Basic introduction to psychological assessment.ıTheories, methods, applications, and limitationsıof assessment in various areas. Ethical andıcultural issues addressed, as well as problems ofıtest administration, construction, andıevaluation.ıPrerequisites: 250 with a grade of C- or aboveıand one area course (281, 282, 283, 284, 286,ı287). 4 credits.
Advanced topics in the phenomenology,ıclassification, and integration of theory andıresearch in the study of dysfunctional behavior,ıetiology, and treatment.ıPrerequisites: 250 with a grade of C- or higher,ı281, or consent of instructor.ıTypically offered fall semester.ı4 credits. (WI)
Physiological, biochemical, and neuroanatomicalıfoundations of behavior and mental processes.ıPrimary resources in basic and applied research.ıLaboratory experience with histologicalıtechniquesıfor imaging the nervous system. Research intoıstructure-function relationships in the CNS. Useıof classical and operant conditioning techniquesıto study biological bases of learning. Requiresıwork with live animals (rats, and/or mice). $25ılab fee. Prerequisites: 250 and 282, or consentıof instructor. Typically offered spring ofıodd-numbered years.ı4 credits. (WI)
Advanced study of major theories and findings ofıcognitive science. Topics include attention andıvisual search, memory, language, reasoning,ıexpertise, problem solving, creativity,ıintelligence, problems in everyday living,ıcontemporary issues in cognitive science.ıPrerequisites: 250 and 283, or consent ofıinstructor. Typically offered spring ofıeven-numbered years. 4 credits. (WI)
Advanced study of topics in social psychology.ıSocial cognition and attribution theory,ıattitudesıand cognitive consistency theories, impact of theıgroup on the individual, self-awareness.ıPrerequisites: 252,284 or consent of instructor.ıTypically offered fall semester.ı4 credits. (WI)
Examination of biological processes, cognitiveıprocesses, psychosocial processes, and theirıfunctional vs. dysfunctional components acrossıinfancy, childhood, and adolescence.ıPrerequisites: 250 with a grade of C- orıhigher and 286, or consent of instructor.ıTypically offered spring semester.ı4 credits. (WI)
Advanced study of research and theory inıpersonality psychology. Focus on topics inıcurrentıpersonality research from trait,ısocial-cognitive,ıand motivational perspectives.ıPrerequisite: 250 with a grade of C- orıhigher and 287, or consent of instructor.ıTypically offered spring semester.ı4 credits. (WI)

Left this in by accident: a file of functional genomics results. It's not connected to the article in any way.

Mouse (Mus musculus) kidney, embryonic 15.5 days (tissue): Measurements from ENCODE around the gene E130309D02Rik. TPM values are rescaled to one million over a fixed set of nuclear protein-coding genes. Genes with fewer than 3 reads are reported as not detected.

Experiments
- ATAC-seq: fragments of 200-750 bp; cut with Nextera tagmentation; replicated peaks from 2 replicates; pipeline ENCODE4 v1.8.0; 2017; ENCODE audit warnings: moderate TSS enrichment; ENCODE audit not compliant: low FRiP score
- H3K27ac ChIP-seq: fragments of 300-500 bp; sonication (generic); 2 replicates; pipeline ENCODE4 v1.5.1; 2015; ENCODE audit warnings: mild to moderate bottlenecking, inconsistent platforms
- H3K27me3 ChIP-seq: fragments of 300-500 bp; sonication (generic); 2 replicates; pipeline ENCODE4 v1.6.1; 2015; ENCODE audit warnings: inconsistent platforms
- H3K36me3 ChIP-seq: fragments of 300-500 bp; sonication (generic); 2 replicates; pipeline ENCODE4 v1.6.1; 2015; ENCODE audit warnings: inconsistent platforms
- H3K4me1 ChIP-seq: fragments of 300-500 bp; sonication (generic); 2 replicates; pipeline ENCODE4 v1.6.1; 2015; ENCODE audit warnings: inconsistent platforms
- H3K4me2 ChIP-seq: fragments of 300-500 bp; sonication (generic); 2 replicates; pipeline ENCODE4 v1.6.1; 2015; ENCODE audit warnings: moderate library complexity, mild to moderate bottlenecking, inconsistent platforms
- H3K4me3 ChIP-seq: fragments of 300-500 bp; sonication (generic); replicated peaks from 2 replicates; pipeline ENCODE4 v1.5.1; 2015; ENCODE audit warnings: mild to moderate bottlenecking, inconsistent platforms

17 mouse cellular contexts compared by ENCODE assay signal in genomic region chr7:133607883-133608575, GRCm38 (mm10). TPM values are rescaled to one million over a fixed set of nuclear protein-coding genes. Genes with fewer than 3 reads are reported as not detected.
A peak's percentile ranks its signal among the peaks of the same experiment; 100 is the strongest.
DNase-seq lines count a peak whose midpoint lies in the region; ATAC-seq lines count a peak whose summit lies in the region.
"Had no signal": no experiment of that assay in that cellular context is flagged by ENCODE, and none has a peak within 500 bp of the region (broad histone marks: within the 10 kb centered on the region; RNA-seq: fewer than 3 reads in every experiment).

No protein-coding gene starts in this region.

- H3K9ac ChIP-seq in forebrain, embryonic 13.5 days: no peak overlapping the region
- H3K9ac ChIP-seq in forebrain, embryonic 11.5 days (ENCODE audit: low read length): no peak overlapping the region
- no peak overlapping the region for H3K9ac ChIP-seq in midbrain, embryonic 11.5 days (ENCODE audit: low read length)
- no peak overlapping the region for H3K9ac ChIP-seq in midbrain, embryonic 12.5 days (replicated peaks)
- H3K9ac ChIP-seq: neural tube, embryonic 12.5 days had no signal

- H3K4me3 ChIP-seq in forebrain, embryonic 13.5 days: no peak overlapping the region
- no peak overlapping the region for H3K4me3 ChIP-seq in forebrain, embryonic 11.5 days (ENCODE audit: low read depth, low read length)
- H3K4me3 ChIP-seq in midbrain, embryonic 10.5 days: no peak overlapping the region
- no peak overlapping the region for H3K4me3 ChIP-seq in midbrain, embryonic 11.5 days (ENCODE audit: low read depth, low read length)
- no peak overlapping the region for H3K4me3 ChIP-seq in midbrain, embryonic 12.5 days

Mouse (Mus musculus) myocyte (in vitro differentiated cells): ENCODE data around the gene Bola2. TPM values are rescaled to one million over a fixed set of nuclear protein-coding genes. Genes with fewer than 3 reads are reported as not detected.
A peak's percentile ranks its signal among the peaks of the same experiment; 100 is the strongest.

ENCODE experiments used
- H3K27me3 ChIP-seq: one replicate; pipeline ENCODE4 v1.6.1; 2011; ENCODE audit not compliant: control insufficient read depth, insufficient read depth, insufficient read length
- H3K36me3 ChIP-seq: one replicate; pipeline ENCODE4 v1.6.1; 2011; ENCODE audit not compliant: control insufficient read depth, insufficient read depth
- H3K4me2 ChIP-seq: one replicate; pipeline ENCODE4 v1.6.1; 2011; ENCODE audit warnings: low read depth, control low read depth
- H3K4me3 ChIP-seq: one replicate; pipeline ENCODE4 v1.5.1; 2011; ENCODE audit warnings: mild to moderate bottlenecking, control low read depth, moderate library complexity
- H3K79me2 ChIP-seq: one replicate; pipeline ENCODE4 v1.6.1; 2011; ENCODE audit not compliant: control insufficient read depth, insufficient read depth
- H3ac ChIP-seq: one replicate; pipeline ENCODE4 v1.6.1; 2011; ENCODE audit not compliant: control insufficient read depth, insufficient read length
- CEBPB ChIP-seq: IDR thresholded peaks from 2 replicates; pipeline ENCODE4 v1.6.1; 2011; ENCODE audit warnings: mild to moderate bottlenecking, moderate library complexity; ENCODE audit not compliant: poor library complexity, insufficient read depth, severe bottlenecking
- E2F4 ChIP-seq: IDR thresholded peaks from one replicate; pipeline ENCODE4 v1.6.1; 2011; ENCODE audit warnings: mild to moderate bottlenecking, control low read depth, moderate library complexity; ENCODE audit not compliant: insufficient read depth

Introduction to the neural bases of cognitiveıfunctioning. Examination of both lower-orderıfunctions such as perception and encoding, andıhigher-order functions such as memory andılanguage, at both a cellular and systems level ofıanalysis. Prerequisite: any one of theıfollowing: 101, 282, 283; or BIOL 212,213.ı4 credits. (NW)
For students wanting to investigate furtherıtopics of interest developed in regular coursesıor desiring to study material not specificallyıaddressed in other courses. Prerequisites:ıconsent of instructor. 1-5 credits.
Topics vary with instructors. Psychology staffıand other faculty as resource people.ıPrerequisite: senior standing or instructorıconsent.ı4 credits (MWI)
Individualized learning in applied psychologyıthrough work in a community service agency.ıRequired: consent of internship supervisor.ı3-5 credits (EL)
Collaborative research experience in an area ofıpsychology. Discussion of research literature,ırefinement and implementation of a specificıresearch question or proposal, data collection,ıanalysis and presentation of outcomes. Projectıdeveloped in close consultation with psychologyıdepartment faculty member providing students withıhands-on experiential learning conductingıresearch. Research projects may involveıindependent or team investigations.ıPrerequisites: 252, at least one seminar in anıarea or approved upper-division course, andıapproval of the factuly member supervising theıresearch. No more than 10 credits to be taken ası490. 1-5 credits.
Any Questions? If you are interested in learning more about the curriculum at Linfield, please contact the Office of Admission at (800) 640-2287 or email email@example.com. An admissions counselor will be happy to answer your questions or put you in touch with a faculty member.